In Agricultural Society of Montgomery County v. State, 130 Md. 474, the defendant was charged (1) with unlawfully and knowingly suffering its grounds to be used for making, selling, and buying books and pools thereon upon the result of a running race of horses held on said grounds, and (2) with not having the required license permitting its grounds to be used for such purpose.Summary of this case from Nolan v. State
Decided May 4th, 1917.
Statutes: construction; independent sections. Racing: laws restricting; Chapter 285 of Acts of 1898.
Chapter 285 of the Acts of 1898 prohibits betting or gambling in any manner on the result of any horse race; section 218 of the Act, in substance, makes an exception in the case of races that are run at agricultural fairs, provided the grounds where such fairs are held are licensed for the purpose by the Circuit Court for the county within which such grounds may be located; this section is severable from the rest of the Act, and even though it were held invalid, the validity of the entire Act would not thereby be affected. pp. 480-481
If different sections of a statute are independent of each other, that which is unconstitutional may be disregarded, and valid sections may be enforced. p. 479
It is only where an obnoxious section is of such import that the other sections without it would cause results not contemplated or desired by the Legislature, that the entire statute must be held inoperative. pp. 479-480
Since the main object of all statutes on the subject of horse racing since 1890 has been to curb this form of gaming, it is to be assumed that the prohibitory section of Chapter 285 of the Act of 1898 is severable from the license portion of the Act, and can stand without regard to any possible invalidity of such license section. p. 481
Decided May 4th, 1917.
Appeal from the Circuit Court for Montgomery County. (PETER, J.)
The facts are stated in the opinion of the Court.
The cause was argued before BOYD, C.J., BRISCOE, BURKE, THOMAS, PATTISON, STOCKBRIDGE and CONSTABLE, JJ.
Robert B. Peter, for the appellant.
Ogle Marbury, Assistant Attorney General, and Albert M. Bouic, State's Attorney (with whom was Albert C. Ritchie, Attorney General, on the brief), for the appellee.
The appellant, which conducts an annual fair in Montgomery county, was indicted by the grand jury of that county by an indictment containing two counts, the first of which charged that it, on the 25th day of August, 1916, unlawfully and knowingly suffered its grounds to be used for the purpose of making, selling and buying books and pools thereon upon the result of a running race of horses held within the said grounds on the said date. The second count charged the same offense, with the addition that the appellant was not licensed by the Circuit Court for Montgomery County to suffer its grounds to be used for the purpose of making, selling and buying books and pools thereon upon a result of a running race of horses to be held thereon.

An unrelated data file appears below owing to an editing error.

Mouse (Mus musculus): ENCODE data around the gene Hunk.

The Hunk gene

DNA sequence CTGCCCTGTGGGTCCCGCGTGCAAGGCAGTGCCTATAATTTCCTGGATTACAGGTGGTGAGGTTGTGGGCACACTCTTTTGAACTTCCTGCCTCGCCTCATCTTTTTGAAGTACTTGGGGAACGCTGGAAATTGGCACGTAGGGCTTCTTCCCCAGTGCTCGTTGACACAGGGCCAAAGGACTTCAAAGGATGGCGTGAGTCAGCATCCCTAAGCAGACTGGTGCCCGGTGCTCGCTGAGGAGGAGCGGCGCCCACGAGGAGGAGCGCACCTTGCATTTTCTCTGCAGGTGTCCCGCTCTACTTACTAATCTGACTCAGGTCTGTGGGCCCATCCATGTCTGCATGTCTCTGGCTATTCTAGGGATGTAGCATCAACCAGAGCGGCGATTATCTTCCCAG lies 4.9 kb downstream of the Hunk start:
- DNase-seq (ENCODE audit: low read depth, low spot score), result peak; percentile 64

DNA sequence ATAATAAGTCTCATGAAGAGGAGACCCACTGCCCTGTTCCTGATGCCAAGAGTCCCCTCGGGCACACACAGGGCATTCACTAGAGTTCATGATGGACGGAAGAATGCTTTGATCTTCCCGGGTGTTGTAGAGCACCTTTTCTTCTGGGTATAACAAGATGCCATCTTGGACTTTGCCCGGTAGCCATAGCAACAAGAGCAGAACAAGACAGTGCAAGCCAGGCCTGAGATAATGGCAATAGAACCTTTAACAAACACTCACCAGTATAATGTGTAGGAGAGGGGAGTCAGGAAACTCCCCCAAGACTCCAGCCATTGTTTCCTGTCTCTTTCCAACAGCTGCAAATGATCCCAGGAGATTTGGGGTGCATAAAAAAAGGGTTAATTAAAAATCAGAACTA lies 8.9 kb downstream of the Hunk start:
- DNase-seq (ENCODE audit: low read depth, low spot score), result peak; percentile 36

The appellant pleaded not guilty, and the case was submitted to the Court upon an agreed statement of facts. State v. Keller, 12 Md. 322; Salfner v. State, 84 Md. 299. The Court found the defendant guilty and imposed a fine of $50 and costs, from which judgment this appeal was taken.
The statute which it is charged the appellant violated is that which was enacted by the Acts of 1898, Chapter 285, and which is now codified in Bagby's Code, Vol. 3, as sections 217, 218, 219, 220 and 221 of Article 27.
Section 217 is as follows:
"It shall not be lawful for any person or persons, or associations of persons, or for any corporation within the State of Maryland, to bet, wage or gamble in any manner, or by any means, or to make or sell a book or pool on the result of any trotting, pacing or running race of horses or other beasts, or race, contest or contingency of any kind, or to establish, keep, rent, use or occupy, or knowingly suffer to be used, kept or rented or occupied, any house, building, vessel, grounds, or place, or portion of any house, building, vessel, grounds or place, or land or water, within the State of Maryland, for the purpose of betting, wagering or gambling in any manner, or by any means, or making, selling or buying books or pools therein or thereupon upon the result of any race or contest or contingency, or by any means or devices whatsoever, to receive, become the depository of, record or register, or forward or purpose, or agree to pretend to forward, any money, bet, wager, thing or consideration of value, to be bet, gambled or wagered in any manner, or device whatsoever, upon the result of any race, contest or contingency, and any person violating any of the provisions of this section shall be deemed guilty of a misdemeanor, and upon conviction thereof shall be subject to a fine of not less than two hundred dollars, nor more than one thousand dollars, one-half of said fine to go to the informer, and shall be subject to imprisonment in jail for not less than six months nor more than one year, or be both fined and imprisoned, in the discretion of the court."